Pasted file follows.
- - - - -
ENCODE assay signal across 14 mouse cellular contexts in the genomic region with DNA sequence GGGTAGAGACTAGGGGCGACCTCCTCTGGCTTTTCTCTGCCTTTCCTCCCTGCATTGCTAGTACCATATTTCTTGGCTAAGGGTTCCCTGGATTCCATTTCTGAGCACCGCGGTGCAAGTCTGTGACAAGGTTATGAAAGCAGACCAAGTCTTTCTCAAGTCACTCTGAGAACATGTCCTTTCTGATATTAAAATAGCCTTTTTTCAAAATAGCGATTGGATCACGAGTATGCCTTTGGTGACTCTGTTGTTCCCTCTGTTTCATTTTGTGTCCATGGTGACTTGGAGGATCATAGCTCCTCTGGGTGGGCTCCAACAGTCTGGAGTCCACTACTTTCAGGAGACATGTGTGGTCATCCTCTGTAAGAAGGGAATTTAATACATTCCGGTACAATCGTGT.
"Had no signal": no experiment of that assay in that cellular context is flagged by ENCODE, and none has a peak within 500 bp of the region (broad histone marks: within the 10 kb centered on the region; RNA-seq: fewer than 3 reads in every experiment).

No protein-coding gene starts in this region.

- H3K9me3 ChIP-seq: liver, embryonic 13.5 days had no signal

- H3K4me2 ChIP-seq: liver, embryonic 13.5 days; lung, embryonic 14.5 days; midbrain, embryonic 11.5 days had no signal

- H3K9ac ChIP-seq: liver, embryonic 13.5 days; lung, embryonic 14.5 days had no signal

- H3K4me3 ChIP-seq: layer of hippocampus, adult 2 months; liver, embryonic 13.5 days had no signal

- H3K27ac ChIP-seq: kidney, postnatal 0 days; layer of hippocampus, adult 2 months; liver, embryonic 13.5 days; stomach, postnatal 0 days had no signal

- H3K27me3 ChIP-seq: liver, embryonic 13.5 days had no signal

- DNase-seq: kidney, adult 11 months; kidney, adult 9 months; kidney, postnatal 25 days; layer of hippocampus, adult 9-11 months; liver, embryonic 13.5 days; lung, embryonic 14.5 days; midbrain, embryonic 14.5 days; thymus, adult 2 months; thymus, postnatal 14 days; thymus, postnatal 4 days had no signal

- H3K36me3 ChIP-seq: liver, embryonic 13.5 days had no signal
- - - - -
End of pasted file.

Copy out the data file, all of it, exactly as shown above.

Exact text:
ENCODE assay signal across 14 mouse cellular contexts in the genomic region with DNA sequence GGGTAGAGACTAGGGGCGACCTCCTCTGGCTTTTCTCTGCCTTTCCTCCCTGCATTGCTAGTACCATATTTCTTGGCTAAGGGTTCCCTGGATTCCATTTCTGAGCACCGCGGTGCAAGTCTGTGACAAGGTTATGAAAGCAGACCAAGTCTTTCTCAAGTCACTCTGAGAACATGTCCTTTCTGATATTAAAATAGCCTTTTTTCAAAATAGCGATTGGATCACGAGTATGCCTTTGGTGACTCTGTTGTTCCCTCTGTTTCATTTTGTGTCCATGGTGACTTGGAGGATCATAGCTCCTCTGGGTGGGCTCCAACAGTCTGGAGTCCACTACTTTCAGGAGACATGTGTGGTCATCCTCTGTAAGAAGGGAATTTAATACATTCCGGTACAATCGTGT.
"Had no signal": no experiment of that assay in that cellular context is flagged by ENCODE, and none has a peak within 500 bp of the region (broad histone marks: within the 10 kb centered on the region; RNA-seq: fewer than 3 reads in every experiment).

No protein-coding gene starts in this region.

- H3K9me3 ChIP-seq: liver, embryonic 13.5 days had no signal

- H3K4me2 ChIP-seq: liver, embryonic 13.5 days; lung, embryonic 14.5 days; midbrain, embryonic 11.5 days had no signal

- H3K9ac ChIP-seq: liver, embryonic 13.5 days; lung, embryonic 14.5 days had no signal

- H3K4me3 ChIP-seq: layer of hippocampus, adult 2 months; liver, embryonic 13.5 days had no signal

- H3K27ac ChIP-seq: kidney, postnatal 0 days; layer of hippocampus, adult 2 months; liver, embryonic 13.5 days; stomach, postnatal 0 days had no signal

- H3K27me3 ChIP-seq: liver, embryonic 13.5 days had no signal

- DNase-seq: kidney, adult 11 months; kidney, adult 9 months; kidney, postnatal 25 days; layer of hippocampus, adult 9-11 months; liver, embryonic 13.5 days; lung, embryonic 14.5 days; midbrain, embryonic 14.5 days; thymus, adult 2 months; thymus, postnatal 14 days; thymus, postnatal 4 days had no signal

- H3K36me3 ChIP-seq: liver, embryonic 13.5 days had no signal